Let me conclude in an unusual manner. I have read many, many of these sort of “compilation of different contributors’ chapters” type books. Not only is this one of the best of the lot; it is also without doubt the book that, in my view, has the most sympathetic, touching, classy, and just downright beautifully articulated introduction I have ever come across. Heidi Hurd is to be congratulated, not just on putting together this very fine book, but in giving us the new high watermark when it comes to introductions. Suffice to say that I would pay big money for her to write one for me.
. Larry Alexander, Simple-Minded Originalism, in The Challenge of Originalism 87 (Grant Huscroft & Bradley W. Miller eds., 2011); see also Larry Alexander, Telepathic Law, 27 Const. Comment. 139 (2010) (describing Originalist interpretation akin to telepathic communication); Larry Alexander, Originalism, the Why and the What, 82 Fordham L. Rev. 539 (2013) (arguing ignoring authorial intent undermines the endeavour the drafter undertook); Larry Alexander & Saikrishna Prakash, “Is that English You’re Speaking?” Some Arguments for the Primacy of Intent in Interpretation, 41 San Diego L. Rev. 967 (2004) (distinguishing intentionalist from textualist interpretations of law).
. See, e.g., Richard Kay, Original Intention and Public Meaning in Constitutional Interpretation, 103 Nw. U. L. Rev. 703 (2009) (arguing for interpreters’ suspension of their own views in interpreting the Constitution); Richard Kay, Construction, Originalist Interpretation and the Complete Constitution, 19 U. Pa. J. Const. L. Online 1 (2017) (noting that intentionalism will lead to clearer outcomes in constitutional arguments).
. As does Brian Leiter in chapter seven, who agrees with Alexander that in essence the case for protecting speech boils down to a distrust of government. Both recognize that the content of speech can cause serious harms. But in any cost-benefit calculation, the dangers of handing too much regulatory say to those currently in power is such that you are better off [in Alexander’s words] with “a heavy judicial thumb on the scale against the validity of certain types of regulations of the content of expression.” (p. 427, Leiter’s formulation being on p. 128) Leiter then takes the discussion into the realm of academic freedom, where again he and Alexander agree. (p. 427).
. They are “non-existent” given Alexander’s point 2 above— i.e., his denial that marks on paper have any meaning, conventional or otherwise, “in the absence of the assumption of some author who means something by them.” (p. 424).
. Though one key reply Alexander offers to one of these peripheral disputes is that “it is quite possible to intend another’s intended meaning[,]” (p. 424) such that there is nothing incoherent in holding the view that some or many ratifiers might have intended whatever meaning the authors of the Constitution intended—just as “‘I might intend to convey whatever she intends to convey by that text’” might be the stance one takes “when voting in a faculty meeting on a proposal drafted by a committee that [one is] too lazy or uninterested to read, much less understand.” (p. 424).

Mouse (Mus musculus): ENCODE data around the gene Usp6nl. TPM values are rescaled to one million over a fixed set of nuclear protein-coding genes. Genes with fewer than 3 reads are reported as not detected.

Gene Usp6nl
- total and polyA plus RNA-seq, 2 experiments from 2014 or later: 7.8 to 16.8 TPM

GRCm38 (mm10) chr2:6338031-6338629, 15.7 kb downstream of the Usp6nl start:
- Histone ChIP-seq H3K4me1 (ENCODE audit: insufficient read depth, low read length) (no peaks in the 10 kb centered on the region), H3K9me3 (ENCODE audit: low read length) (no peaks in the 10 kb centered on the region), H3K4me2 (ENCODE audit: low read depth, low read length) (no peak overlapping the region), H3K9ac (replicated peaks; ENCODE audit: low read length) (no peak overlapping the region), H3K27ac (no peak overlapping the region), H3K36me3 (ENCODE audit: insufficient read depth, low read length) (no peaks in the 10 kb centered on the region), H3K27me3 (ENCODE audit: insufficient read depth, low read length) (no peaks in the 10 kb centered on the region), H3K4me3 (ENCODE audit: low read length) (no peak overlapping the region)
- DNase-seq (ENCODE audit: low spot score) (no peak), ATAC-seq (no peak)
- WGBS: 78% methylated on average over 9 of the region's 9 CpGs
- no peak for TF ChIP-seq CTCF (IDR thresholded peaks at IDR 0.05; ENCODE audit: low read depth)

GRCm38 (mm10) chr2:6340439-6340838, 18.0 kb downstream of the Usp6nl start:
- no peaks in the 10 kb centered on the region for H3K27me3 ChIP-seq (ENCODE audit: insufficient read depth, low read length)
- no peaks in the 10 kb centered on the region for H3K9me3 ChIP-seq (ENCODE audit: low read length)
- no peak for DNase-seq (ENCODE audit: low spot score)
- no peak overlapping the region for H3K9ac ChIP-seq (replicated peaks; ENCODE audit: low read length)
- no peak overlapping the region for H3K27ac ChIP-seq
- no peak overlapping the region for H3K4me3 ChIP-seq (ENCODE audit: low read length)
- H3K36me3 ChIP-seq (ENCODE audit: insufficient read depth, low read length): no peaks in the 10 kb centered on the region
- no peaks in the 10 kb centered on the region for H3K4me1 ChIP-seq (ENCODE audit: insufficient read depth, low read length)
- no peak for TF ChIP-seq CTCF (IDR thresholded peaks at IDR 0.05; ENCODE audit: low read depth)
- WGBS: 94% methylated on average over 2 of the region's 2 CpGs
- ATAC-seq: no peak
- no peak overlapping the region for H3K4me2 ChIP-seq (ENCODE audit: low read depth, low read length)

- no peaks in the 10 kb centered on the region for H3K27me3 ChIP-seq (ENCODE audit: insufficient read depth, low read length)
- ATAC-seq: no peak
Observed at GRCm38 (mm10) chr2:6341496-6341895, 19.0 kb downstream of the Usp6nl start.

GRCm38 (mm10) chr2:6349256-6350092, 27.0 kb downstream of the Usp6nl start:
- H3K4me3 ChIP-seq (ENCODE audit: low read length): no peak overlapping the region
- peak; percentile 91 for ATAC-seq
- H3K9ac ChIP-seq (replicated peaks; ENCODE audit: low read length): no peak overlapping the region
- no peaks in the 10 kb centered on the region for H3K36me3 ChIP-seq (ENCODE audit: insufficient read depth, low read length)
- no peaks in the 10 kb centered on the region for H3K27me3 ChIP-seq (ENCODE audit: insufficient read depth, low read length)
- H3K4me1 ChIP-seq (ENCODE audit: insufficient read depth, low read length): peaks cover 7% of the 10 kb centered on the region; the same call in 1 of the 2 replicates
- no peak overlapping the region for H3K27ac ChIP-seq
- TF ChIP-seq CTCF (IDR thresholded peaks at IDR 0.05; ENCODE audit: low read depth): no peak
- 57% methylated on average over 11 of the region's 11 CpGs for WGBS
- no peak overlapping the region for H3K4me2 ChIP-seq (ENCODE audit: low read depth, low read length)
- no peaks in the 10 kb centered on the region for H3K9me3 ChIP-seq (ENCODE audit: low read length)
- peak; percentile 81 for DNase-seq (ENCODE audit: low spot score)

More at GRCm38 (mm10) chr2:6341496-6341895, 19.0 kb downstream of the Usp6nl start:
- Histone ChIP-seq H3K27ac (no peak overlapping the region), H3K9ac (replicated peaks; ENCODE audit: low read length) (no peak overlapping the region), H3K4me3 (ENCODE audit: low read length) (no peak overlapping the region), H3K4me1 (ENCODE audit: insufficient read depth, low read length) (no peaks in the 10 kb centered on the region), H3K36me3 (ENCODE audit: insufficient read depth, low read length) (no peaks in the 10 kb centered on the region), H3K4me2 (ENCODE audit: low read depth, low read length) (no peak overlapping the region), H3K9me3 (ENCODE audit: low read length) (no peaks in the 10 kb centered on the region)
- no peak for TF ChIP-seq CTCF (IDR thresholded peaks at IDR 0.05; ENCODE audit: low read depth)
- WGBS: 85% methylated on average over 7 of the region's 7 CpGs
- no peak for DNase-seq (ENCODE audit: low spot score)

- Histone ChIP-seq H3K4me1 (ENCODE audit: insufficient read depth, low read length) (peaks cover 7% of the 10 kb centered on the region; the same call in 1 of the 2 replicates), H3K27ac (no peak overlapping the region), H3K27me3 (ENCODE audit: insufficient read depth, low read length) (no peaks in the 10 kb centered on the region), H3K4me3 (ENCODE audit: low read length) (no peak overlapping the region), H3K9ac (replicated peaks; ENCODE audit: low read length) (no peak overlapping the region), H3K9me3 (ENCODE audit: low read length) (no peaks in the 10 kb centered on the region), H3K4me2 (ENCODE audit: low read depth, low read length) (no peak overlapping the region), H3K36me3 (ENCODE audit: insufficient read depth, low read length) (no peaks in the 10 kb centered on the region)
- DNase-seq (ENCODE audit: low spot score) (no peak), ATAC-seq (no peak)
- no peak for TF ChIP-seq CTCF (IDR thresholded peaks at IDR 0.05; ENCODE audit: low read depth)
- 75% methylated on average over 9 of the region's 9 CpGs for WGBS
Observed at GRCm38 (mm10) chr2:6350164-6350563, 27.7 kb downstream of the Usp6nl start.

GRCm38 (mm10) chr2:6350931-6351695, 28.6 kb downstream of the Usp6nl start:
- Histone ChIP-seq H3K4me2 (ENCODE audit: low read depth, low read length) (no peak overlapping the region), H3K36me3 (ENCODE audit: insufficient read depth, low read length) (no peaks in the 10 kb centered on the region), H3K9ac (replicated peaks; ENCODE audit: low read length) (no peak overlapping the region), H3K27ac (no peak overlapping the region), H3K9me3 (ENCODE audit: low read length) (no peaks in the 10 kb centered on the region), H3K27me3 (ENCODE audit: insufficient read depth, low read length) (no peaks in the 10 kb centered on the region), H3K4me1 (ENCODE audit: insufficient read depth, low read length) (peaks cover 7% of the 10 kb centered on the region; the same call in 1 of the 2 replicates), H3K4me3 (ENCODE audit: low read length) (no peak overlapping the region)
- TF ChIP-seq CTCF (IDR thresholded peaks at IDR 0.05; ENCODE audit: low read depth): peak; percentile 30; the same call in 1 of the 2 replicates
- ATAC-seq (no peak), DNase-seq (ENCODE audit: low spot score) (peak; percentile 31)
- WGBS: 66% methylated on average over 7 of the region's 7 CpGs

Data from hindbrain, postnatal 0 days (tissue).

. See, e.g., James Allan, A Sceptical Theory of Morality and Law (1998) (arguing for moral scepticism and a functional relationship between law and morality); James Allan, Jeremy Waldron and the Philosopher’s Stone, 45 San Diego L. Rev. 133 (2008) (responding against Waldron’s assertion for the use of international law for American legal reasoning). For what it is worth, my guess is that Goldsworthy is also, broadly speaking, a Humean non-cognitivist.
. And in line with that characterization of mine, I argued back in 2000 (in an article that seems to have convinced absolutely no one) that there are solid grounds for making different cost-benefit analyses as regards statutory interpretation and constitutional interpretation. See James Allan, Constitutional Interpretation v. Statutory Interpretation: Understanding the Attractions of “Original Intent”, 6 Legal Theory 109 (2000). In other words, I would be more open to restrictions vis-à-vis statutory interpretation than constitutional interpretation, because the comparative costs of the lawmaker responding to the interpreter (of over-riding the authoritative and legitimate source of law based on some policy-related search-restricting rule) are so much lower with statutes. Put differently, we should be much more open to restrictions as regards statutes, because there is much, much more scope for the legislature to respond and say “you got our meaning wrong by using these rule-of law enhancing presumptions, so we have passed a new, clearer statute.” With constitutional interpretation, by contrast, you basically can never do that; we know going in, indeed, the top judges doing the constitutional interpreting know going in, that constitutional amendments correcting an erroneous imputed “meaning” that results from some policy-related interpretive rule will not happen, or virtually never will happen. Hence the costs of using a “let’s advance rule of law or keep costs contained” rule will be considerably higher in constitutional interpretation while biting much less into the authority of law as regards statutes, where there is a realistic chance the legislature will and can reply.”